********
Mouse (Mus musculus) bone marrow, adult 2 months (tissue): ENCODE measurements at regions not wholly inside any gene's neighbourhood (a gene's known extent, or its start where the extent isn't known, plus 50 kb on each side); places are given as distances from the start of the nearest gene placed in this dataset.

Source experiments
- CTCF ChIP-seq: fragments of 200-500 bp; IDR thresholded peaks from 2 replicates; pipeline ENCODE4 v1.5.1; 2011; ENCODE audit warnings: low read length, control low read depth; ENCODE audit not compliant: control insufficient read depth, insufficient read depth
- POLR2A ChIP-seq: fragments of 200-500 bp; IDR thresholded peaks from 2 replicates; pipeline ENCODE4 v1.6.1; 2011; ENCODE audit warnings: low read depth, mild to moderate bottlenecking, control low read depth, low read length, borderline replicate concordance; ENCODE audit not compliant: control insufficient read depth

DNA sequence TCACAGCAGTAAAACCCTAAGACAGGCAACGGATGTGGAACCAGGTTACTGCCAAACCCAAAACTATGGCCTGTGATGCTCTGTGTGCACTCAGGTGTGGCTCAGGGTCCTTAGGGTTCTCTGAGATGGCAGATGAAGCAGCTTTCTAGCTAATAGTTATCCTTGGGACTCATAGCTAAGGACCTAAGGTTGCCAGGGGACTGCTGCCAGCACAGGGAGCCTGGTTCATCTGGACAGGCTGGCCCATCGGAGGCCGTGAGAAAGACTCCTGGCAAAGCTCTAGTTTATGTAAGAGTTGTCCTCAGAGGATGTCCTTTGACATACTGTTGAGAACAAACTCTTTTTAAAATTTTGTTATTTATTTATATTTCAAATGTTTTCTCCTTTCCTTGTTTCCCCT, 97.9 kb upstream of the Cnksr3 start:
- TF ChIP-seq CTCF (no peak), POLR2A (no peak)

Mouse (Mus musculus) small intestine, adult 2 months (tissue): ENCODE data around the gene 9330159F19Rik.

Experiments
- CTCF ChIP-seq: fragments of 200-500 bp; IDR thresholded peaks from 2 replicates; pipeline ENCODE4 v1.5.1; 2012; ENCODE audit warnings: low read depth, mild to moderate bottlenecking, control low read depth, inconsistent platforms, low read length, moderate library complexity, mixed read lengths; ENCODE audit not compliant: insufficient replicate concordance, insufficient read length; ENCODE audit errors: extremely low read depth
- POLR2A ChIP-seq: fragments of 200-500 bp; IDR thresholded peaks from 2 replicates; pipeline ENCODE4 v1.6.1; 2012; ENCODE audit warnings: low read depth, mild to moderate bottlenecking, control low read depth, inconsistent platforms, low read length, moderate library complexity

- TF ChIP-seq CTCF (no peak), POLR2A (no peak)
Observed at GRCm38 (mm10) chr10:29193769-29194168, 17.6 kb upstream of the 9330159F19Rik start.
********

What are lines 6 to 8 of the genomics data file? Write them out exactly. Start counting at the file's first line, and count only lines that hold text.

- TF ChIP-seq CTCF (no peak), POLR2A (no peak)

Mouse (Mus musculus) small intestine, adult 2 months (tissue): ENCODE data around the gene 9330159F19Rik.

Experiments